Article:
Obama waffled for months before finally settling on a surge of U.S. troops into Afghanistan that military leaders claimed would bring the violence under control, just as the counterinsurgency strategy had succeeded in Iraq. Obama approved a surge but crippled its chances for success by refusing to send the number of troops that General Stanley McChrystal had requested and by imposing a time limit on the U.S. presence in the country that ensured the surge would not last long enough to succeed. The timeline also ensured that Afghans would be reluctant to help the U.S. defeat the Taliban, fearing that the U.S. would leave and the Taliban would remain and exact vengeance on collaborators.
Even if President Obama had not made these mistakes, it is unlikely that McChrystal’s strategy could have succeeded. The Afghan Surge was a deeply flawed idea from the beginning. A counterinsurgency strategy in Afghanistan would face many hurdles that the Iraq Surge had not. The geography of Afghanistan was much more favorable to an insurgency that Iraq’s; Afghanistan’s rugged terrain and poor roads made it hard for U.S. troops to pursue Taliban fighters. The country’s population was dispersed in many small villages, making it harder for the U.S. to protect civilians from insurgent attacks or provide security. Low levels of development made it hard to engineer reconstruction projects that would be economically beneficial.
But the biggest obstacles to the success of the Afghan Surge were Hamid Karzai and Pakistan.
In order for a counterinsurgency strategy to succeed it needed a credible Afghan government as a partner. The plan, in essence, was for U.S. troops to provide security while the Afghan government provided basic services. A competent Afghan government would be able to establish itself in areas U.S. troops were securing and would win back the loyalty of the population. Unfortunately, Hamid Karzai’s government was famously corrupt and proved itself unable to fulfill that role in a counterinsurgency campaign.
The U.S. missed the chance to move on from Karzai during the 2009 Afghan elections, in which Karzai committed widespread fraud to secure a victory. Some villages showed more votes cast than they had residents. The U.S. could have stepped in more forcefully to ensure the vote was fair and to challenge Karzai’s fraud but it chose not to. Instead, the Obama Administration swallowed their objections and stood aside. Obama would be stuck dealing with Karzai for another five years and it would cripple counterinsurgency efforts inside Afghanistan as well as efforts to get Pakistan to bring the Taliban to heel inside its borders.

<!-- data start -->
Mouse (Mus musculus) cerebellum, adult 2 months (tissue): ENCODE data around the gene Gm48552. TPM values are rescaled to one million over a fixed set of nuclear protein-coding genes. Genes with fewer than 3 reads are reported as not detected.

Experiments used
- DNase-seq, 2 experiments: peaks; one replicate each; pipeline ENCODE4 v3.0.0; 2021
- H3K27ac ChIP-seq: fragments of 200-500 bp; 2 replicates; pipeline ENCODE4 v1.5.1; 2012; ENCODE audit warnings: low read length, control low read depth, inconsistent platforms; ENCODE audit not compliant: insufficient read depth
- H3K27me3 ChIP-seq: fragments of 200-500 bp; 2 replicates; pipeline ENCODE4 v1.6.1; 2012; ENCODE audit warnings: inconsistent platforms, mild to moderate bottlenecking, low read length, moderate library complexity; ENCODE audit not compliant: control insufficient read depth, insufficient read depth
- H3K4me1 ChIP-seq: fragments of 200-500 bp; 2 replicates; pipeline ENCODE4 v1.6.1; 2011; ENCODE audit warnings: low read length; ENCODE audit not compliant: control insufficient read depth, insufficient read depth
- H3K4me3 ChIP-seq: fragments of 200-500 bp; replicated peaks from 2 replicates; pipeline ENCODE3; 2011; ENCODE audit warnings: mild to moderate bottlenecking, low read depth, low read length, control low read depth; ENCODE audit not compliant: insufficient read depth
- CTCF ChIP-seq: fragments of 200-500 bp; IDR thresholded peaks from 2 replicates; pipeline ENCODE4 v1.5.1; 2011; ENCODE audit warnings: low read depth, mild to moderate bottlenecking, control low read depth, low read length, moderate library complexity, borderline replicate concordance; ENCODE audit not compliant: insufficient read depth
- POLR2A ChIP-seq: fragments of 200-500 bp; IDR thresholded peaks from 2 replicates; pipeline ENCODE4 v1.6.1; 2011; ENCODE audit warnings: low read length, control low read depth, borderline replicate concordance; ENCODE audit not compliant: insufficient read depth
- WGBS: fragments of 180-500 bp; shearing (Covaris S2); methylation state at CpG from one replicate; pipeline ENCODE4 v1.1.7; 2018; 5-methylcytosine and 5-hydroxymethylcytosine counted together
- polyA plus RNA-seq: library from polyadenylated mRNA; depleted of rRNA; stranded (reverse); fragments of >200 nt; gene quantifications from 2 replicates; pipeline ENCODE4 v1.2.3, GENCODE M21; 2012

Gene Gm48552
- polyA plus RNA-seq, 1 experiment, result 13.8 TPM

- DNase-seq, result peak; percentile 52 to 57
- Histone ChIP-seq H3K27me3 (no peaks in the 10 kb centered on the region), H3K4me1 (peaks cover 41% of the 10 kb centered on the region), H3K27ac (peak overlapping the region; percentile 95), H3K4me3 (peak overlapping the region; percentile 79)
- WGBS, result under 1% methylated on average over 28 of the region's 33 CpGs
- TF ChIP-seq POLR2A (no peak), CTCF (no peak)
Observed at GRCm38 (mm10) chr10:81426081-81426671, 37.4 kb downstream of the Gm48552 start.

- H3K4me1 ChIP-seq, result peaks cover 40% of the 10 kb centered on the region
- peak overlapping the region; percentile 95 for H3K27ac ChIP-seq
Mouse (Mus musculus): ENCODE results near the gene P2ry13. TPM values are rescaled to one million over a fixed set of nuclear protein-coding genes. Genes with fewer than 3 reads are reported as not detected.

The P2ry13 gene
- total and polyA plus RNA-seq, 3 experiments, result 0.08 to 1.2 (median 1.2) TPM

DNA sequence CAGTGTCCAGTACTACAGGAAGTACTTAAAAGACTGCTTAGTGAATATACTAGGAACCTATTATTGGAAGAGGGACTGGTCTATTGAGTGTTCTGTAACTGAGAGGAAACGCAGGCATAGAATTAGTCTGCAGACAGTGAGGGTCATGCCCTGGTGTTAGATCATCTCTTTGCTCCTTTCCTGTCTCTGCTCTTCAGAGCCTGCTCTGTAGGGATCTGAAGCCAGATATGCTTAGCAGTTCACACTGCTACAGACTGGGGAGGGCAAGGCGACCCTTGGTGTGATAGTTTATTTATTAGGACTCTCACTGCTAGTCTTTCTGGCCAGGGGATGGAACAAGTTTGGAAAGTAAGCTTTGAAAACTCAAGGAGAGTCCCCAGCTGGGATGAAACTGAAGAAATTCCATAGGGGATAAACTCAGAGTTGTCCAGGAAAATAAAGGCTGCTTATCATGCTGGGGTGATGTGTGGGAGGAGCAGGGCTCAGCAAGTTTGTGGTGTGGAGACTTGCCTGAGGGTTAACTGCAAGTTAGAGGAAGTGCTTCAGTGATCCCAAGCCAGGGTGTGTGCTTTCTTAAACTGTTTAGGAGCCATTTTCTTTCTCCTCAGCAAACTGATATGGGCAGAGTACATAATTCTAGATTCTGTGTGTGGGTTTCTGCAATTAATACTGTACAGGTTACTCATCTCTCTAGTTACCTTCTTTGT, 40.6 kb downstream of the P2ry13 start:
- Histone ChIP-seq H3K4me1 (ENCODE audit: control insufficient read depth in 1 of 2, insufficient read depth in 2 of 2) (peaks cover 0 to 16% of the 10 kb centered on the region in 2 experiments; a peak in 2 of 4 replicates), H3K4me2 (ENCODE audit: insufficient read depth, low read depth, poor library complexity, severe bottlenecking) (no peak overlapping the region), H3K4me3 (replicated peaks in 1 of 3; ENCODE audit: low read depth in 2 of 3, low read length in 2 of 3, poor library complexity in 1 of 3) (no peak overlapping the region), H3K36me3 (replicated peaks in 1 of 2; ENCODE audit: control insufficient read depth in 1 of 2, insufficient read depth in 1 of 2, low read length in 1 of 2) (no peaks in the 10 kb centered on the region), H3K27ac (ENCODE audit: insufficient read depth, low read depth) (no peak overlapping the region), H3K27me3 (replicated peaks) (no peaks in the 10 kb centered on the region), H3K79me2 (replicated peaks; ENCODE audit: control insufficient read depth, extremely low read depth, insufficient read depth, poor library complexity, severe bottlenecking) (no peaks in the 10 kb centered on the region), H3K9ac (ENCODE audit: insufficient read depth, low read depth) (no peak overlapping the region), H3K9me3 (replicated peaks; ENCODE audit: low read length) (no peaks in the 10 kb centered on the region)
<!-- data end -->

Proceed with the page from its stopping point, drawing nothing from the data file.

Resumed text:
Despite endless talk by Administration officials of developing an “AfPak” strategy, they never did have one. In fact, the Surge made it harder to deal with the Pakistan problem. Since the U.S. force in Afghanistan was now larger, the U.S. was even more dependent than before on Pakistan for its supply lines. Since the U.S. was now more dependent on Pakistan to keep its supply lines open, it had less leverage in making demands on Pakistan to cut off support to the Taliban. As long as the Taliban could find sanctuary in Pakistan they would not be defeated no matter how many troops the U.S. put in Helmand Province. American diplomats had to get Pakistan to be more aggressive but they had few promises they could make and no threats they could deliver.